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Leam Catchment Tree Planting Project (2013-) The Leam catchment covers an area of 360km2 and includes five main waterbodies – the River Leam, River Itchen, River Stowe, and the Rains and Radford Brooks. Monitoring of the catchment’s waterbodies for the Water Framework Directive showed them to fail in several areas. The key issues preventing them achieving Good Ecological Status involved phosphates, pesticides and sedimentation, mainly caused by runoff from industrial, agricultural and domestic land. The causes of the problem include livestock heavily poaching riverbanks and damaging riparian vegetation with poor structure, which resulted in large quantities of sediment entering the river. Cattle poachingCattle poaching has led to the removal of riparian vegetation and allows large amounts of sediment and bound phosphate to enter the river. Four farms in the catchment were identified as contributing to issues of water quality. Melissa Hoskings, the local Catchment Officer, identified the four farms through her Catchment Sensitive Farming visits.  Melissa spoke with each of the farmers about the poached banks and advised on fencing as a method to limit further soil erosion and loss of valuable top soil and to also reduce sedimentation of the river.  Tree planting in these areas was also advised which would help to maintain the structure of the bank, whilst also providing valuable shading for the river during the summer, habitat for wildlife, and act as a buffer to reduce the amount of phosphate entering the watercourse. Tree solutions In March 2013, with funding from the Woodland Trust, the project planted 3,515 native broadleaf trees, covering 10 hectares, of local provenance along the banks of watercourses and across the above four farms in the catchment. Fencing and tree planting to create bufferTree planting along the banks of the River Itchen provides a wealth of benefits to the aquatic environment.   Riparian fencing was also erected using funding from the Environment Agency. This restricts livestock access to the waters’ edge and reduces the risk of them damaging the newly planted trees. Tree species planted at each site and the associated percentage mix:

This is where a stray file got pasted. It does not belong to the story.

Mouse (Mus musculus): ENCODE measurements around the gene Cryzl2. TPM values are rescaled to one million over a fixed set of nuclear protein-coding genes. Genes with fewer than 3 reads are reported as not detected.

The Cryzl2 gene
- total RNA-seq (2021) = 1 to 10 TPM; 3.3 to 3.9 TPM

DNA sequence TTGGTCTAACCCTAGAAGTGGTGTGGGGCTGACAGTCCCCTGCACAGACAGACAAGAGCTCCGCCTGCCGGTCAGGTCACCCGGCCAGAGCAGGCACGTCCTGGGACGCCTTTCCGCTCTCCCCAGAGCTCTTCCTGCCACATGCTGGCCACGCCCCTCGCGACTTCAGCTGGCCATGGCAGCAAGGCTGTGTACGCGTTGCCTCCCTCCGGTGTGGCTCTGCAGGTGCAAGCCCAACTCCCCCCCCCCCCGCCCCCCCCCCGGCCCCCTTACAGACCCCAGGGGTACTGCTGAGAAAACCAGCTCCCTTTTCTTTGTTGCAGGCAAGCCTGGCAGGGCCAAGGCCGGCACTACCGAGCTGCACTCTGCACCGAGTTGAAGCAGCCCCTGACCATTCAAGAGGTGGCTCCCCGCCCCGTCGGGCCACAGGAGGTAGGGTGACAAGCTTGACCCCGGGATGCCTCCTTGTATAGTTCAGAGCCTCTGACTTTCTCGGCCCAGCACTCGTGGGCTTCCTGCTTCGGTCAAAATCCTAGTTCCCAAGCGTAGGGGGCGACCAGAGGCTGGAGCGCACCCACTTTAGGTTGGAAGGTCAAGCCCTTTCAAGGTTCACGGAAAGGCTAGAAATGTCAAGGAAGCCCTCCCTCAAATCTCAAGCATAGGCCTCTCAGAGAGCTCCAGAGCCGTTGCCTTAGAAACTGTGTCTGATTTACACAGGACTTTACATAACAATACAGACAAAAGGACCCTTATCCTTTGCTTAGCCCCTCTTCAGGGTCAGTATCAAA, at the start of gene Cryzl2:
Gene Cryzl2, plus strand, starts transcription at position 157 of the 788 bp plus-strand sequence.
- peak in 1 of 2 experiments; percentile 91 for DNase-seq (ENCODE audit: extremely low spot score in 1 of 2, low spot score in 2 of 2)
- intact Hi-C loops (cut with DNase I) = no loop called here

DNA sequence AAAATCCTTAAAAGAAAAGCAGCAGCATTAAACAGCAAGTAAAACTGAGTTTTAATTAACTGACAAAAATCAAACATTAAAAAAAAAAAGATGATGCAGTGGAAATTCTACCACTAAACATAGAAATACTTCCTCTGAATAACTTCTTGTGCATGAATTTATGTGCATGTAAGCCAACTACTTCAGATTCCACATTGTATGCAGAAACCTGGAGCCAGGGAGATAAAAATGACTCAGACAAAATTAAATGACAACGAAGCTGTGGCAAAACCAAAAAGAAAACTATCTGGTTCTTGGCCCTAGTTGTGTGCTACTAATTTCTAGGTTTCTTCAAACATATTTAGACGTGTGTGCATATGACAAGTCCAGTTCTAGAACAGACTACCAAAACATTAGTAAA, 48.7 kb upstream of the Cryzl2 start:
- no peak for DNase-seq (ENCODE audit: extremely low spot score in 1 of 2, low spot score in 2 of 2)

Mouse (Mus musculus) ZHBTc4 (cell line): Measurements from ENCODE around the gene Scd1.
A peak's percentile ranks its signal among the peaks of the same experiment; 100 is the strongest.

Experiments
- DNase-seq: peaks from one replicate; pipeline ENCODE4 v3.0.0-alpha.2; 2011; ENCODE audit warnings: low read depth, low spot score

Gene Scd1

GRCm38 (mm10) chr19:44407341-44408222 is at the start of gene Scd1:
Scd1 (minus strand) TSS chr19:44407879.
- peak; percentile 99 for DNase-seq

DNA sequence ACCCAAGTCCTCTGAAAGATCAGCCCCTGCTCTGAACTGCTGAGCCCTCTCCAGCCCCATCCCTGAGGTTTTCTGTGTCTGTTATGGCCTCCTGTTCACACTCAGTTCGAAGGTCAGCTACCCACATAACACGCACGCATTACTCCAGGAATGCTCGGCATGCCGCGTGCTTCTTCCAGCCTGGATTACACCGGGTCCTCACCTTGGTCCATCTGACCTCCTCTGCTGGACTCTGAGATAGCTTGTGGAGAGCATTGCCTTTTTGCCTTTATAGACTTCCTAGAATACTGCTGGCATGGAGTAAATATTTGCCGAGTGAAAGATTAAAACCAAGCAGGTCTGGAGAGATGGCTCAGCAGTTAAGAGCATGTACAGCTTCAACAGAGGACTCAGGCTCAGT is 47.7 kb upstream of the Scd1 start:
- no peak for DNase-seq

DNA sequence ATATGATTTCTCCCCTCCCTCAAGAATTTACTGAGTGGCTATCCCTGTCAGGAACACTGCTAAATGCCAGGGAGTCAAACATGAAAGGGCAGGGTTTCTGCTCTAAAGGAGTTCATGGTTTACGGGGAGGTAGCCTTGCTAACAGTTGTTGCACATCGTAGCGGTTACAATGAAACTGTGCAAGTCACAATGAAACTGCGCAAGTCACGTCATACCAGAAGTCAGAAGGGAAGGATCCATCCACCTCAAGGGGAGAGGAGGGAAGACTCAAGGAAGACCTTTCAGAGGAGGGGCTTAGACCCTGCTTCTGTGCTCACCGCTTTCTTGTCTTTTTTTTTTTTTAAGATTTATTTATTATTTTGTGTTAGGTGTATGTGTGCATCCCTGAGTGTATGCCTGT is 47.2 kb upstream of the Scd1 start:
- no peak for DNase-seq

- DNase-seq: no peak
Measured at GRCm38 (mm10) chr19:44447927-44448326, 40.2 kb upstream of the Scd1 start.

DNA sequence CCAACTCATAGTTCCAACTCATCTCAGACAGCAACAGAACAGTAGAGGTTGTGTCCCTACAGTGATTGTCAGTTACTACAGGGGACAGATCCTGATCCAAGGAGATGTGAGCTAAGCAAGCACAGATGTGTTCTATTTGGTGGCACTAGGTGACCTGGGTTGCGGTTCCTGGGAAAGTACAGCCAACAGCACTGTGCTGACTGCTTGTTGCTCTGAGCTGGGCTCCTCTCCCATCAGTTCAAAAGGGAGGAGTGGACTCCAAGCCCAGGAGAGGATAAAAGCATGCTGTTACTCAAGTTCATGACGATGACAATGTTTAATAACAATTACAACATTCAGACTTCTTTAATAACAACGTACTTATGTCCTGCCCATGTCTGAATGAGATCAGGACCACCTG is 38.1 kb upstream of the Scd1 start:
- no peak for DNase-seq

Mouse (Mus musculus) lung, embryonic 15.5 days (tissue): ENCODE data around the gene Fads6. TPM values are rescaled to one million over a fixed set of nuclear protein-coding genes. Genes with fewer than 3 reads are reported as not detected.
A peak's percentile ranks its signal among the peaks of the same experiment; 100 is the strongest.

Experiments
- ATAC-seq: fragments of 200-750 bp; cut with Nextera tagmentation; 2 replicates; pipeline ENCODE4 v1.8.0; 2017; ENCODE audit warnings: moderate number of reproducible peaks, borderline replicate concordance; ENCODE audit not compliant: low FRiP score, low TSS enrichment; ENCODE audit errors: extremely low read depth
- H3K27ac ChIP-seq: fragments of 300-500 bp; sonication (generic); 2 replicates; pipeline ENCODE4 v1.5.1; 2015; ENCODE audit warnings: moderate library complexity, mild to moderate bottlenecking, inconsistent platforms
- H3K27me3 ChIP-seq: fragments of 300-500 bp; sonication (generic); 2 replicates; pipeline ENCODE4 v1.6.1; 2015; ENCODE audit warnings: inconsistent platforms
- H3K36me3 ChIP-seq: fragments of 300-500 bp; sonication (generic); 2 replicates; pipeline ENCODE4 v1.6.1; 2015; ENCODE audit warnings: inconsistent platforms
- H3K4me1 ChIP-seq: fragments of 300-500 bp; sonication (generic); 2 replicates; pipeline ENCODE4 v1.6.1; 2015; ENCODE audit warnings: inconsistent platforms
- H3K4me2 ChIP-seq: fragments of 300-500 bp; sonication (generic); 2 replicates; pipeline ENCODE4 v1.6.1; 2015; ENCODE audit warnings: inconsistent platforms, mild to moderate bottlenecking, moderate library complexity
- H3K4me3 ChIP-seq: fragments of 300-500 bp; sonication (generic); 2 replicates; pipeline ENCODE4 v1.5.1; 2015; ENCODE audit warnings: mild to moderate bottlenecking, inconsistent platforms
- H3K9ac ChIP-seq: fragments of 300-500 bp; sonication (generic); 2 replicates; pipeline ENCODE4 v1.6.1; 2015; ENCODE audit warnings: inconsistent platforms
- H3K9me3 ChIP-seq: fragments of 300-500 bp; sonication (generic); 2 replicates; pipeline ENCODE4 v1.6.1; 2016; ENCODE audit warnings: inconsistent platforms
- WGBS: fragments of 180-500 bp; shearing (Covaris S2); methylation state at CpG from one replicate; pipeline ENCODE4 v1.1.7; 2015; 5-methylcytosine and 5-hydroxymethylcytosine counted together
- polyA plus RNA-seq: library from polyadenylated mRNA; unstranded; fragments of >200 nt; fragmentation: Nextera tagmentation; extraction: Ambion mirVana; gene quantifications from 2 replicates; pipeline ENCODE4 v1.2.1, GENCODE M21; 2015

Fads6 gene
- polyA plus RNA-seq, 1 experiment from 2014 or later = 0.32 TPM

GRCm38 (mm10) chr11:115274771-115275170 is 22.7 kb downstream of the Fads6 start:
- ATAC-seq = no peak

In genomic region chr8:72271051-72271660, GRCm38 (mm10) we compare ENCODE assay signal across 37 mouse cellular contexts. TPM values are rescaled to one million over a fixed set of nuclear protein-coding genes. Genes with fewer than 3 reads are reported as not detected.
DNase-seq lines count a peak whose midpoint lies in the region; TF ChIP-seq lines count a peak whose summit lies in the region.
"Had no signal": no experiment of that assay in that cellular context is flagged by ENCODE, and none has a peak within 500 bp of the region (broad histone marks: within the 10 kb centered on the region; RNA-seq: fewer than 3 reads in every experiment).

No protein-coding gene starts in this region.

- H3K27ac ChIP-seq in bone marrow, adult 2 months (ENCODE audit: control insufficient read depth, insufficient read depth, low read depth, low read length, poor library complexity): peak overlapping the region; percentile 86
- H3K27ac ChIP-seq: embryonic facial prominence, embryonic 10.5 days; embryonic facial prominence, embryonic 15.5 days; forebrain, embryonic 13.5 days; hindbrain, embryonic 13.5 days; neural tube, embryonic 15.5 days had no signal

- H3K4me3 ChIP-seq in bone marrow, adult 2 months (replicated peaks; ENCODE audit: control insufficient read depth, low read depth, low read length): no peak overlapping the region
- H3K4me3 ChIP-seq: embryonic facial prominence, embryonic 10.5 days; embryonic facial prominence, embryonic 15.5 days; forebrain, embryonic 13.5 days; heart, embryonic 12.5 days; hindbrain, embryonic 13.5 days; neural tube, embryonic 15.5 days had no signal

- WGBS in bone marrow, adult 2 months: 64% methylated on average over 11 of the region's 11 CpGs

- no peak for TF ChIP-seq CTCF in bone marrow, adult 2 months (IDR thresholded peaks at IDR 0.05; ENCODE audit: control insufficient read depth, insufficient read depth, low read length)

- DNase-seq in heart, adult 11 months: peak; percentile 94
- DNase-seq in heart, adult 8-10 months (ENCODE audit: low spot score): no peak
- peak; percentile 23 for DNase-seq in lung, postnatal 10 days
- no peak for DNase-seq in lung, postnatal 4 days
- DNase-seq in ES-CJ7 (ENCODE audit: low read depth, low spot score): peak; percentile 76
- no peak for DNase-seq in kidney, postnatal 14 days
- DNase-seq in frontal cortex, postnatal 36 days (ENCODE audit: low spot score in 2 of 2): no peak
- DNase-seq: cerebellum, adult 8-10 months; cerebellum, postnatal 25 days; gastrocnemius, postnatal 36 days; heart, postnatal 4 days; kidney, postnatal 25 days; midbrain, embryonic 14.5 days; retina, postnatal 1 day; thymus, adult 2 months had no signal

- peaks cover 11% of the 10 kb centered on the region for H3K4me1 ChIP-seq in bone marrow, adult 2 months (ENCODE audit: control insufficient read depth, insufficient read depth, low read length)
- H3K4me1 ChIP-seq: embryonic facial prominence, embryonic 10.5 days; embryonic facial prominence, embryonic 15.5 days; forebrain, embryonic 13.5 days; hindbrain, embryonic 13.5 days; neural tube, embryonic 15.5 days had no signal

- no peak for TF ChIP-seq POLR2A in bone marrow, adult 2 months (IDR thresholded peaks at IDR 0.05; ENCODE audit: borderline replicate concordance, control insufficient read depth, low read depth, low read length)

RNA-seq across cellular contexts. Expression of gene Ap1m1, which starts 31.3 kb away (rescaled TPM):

% mix
oak (Quercus Robur) 10%
alder (Alnus Glutinosa) 10%
crab apple (Malus sylvestris) 10%
hazel (Corylus Avellana) 10%
field maple (Acer Campestre) 10%
blackthorn (Prunus spinosa) 5%
hawthorn (Crataegus Monogyna) 5%
spindle (Euonymus europeus) 5%
willow (Salix alba) 10%
black poplar (Populus nigra) 10%
aspen (Populus tremula) 10%
hornbeam (Carpinus betulus) 5%

The benefits of tree planting include:

  • Binding the banks together and reducing levels of sediment entering the river and covering river gravels used for spawning fish.
  • Reducing influx of sediment will benefit macrophytes.
  • Improving substrate composition will subsequently provide benefits for macroinvertebrates and phytobenthos.
  • Reducing volumes of phosphate entering the rivers locked to soil particles.
  • Increasing shade to help reduce water temperatures and increase dissolved oxygen levels.
  • Increased shading will also provide long-term benefits to the waterbodies by helping to relieve the effects of climate change.
  • Reducing light levels through shading will reduce periphyton accrual rate and help to reduce the risk of eutrophication.
  • Holding the soil structure together to allow pesticides to be absorbed into soil and degraded naturally.
  • Allow the natural development of riparian vegetation, which will subsequently provide shelter for juvenile fish, a habitat for macroinvertebrates and phytobenthos, and help to “clean” the water.

This project is an ongoing partnership with the Woodland Trust. If you are a land owner in the Severn Rivers Trust area and are interested in tree planting then please get in touch with Melissa Hoskings.